Commercial banks make large investments every year accessing, compiling and delivering data. These investments increased dramatically in the past decade, as banks look to source data across deposits, liquidity and payments domains to meet the demands of regulators and clients for balance and transaction reporting.

These two stakeholder groups – regulators and clients – dominate the use cases for commercial data analytics. A range of visualization tools help bring analytic techniques to life. Banks are beginning to recognize the growth potential for leveraging transaction and customer data.

How can commercial banks benefit from graph databases?

The advent of emerging technologies such as graph-based machine learning, or GraphML, as well as related data visualization tools provide commercial banks with new opportunities to reimagine banker experiences and identify opportunities for growing revenues and optimizing efficiencies.

Graph databases depict a collection of interlinked descriptions of entities. For example, the people you connect with on LinkedIn have other connections in your company and industry, and LinkedIn uses these connected data to make relevant recommendations. LinkedIn’s graph database connects members, jobs, titles, skills, companies, etc. that make sense in the user’s context.

In recent work with a commercial banking client with a global footprint, we apply knowledge graph-based concepts to recast commercial banking transactional data into abstracted concepts of nodes (clients) and edges (relationships and transactions) that capture both the details of the entity and the nature of the relationships. For example, Client A (node) is a supplier (edge) of Client B (node). Depicting the data in a graph-based structure helps create a business-centric, real world abstracted view of buyer-supplier relationships.

The adoption of graph-based data models breaks down the data silos across geographies and products (accounts payable vs liquidity vs receivables) and helps bankers get a network-centric view and identify deepening and cross selling opportunities in a client’s ecosystem.

Banks can leverage graph database tools to view client data and the relationships in that data. Relationship managers can use data visualization tools to examine connectedness of financial supply chain data in a specific client context – to identify and deepen high value networks, optimize pricing and identify specific product propositions.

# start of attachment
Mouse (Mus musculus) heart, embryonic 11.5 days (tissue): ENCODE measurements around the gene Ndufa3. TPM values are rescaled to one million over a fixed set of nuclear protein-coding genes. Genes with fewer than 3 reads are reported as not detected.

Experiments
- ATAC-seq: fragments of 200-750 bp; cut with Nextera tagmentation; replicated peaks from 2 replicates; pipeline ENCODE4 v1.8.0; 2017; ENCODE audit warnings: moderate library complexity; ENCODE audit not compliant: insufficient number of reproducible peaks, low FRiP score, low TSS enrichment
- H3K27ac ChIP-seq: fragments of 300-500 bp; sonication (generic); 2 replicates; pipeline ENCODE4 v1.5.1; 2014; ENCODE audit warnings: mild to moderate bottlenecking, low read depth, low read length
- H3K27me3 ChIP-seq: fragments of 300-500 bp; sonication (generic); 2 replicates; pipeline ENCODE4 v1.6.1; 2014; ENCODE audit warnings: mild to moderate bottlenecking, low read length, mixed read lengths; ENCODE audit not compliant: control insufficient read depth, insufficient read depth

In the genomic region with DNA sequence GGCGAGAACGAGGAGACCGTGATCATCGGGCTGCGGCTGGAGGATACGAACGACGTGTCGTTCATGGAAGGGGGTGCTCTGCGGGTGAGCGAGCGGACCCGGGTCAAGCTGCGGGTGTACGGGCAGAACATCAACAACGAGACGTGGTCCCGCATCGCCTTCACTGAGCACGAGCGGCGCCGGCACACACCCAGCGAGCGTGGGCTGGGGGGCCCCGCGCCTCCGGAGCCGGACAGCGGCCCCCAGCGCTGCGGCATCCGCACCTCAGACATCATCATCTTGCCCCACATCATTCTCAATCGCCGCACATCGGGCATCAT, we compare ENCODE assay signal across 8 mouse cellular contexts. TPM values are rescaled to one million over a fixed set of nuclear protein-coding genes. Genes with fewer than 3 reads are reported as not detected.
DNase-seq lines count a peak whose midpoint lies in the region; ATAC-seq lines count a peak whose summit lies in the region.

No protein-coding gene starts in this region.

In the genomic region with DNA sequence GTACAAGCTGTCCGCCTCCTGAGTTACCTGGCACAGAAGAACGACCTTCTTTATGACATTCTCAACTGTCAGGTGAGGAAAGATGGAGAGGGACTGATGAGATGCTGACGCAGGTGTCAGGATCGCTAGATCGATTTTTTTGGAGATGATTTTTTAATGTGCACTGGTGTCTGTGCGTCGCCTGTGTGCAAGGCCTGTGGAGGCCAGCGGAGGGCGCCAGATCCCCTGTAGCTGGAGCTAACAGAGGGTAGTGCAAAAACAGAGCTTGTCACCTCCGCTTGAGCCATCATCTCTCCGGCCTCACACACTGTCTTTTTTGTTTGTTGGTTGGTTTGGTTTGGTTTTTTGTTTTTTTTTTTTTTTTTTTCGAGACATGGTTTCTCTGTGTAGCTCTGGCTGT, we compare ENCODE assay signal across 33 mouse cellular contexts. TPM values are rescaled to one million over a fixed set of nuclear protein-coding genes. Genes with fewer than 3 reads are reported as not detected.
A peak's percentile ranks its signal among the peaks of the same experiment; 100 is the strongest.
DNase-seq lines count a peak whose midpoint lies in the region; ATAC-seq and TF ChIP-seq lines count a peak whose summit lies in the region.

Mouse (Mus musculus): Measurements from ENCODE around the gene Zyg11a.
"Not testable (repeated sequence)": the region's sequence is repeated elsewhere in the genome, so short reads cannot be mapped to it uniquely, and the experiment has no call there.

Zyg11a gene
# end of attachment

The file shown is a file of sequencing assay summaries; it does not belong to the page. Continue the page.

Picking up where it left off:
What is involved in client network analytics?

Network analytics requires a mindset shift from client centricity to network centricity.

Commercial banks typically view data at the client level – and sometimes even more narrowly, at the account level. There are good reasons for this, principally that stakeholder groups like regulators ask for very specific data by client and at the transaction level. Banks design their data architecture based on the use cases defined by specific end users.

Network centricity requires that banks think more holistically about client relationships, not just between the client and its banks, but also the client’s relationship with its business partners. Who is the client’s largest and most important customers? Banks can discover the answer to this question by looking at incoming payments, their size and frequency, etc. Does the bank have a relationship with both sides of a given transaction, i.e., Company A pays Company B for goods and services? If so, then the bank can build a more robust view of the client ecosystem. This will place revenue growth on equal footing to analytics use cases in compliance, fraud and risk. The diagrams below give an illustrative view of payment transactions across the financial supply chain in the context of a client.

In summary, taking a network centric view helps bankers identify opportunities across several areas of value chain and have contextual conversations. For more information on how to use graph-based machine learning in your commercial bank, contact one of our experts.

Swaminathan Sundaresan

Swaminathan Sundaresan

Associate Partner

Swaminathan Sundaresan is an Associate Partner at Infosys Consulting and is focused on driving digital transformation and analytics programs in the space of wholesale banking. Swami has worked with a number of leading global banks in delivering strategic programs at the intersection of Analytics and Digital transformation across the wholesale banking value chain

Marc Harrison

Marc Harrison

Senior Principal

Marc Harrison is a senior principal at Infosys Consulting and is an innovation and strategy leader with more than 20 years’ experience in the financial services and technology industries. Marc helps design and build digital capabilities and leads engagements on a range of topics in retail and wholesale banking: data and analytics, omnichannel customer experience, digital marketing, mobile, product management and fintech strategy.

Pin It on Pinterest

Share This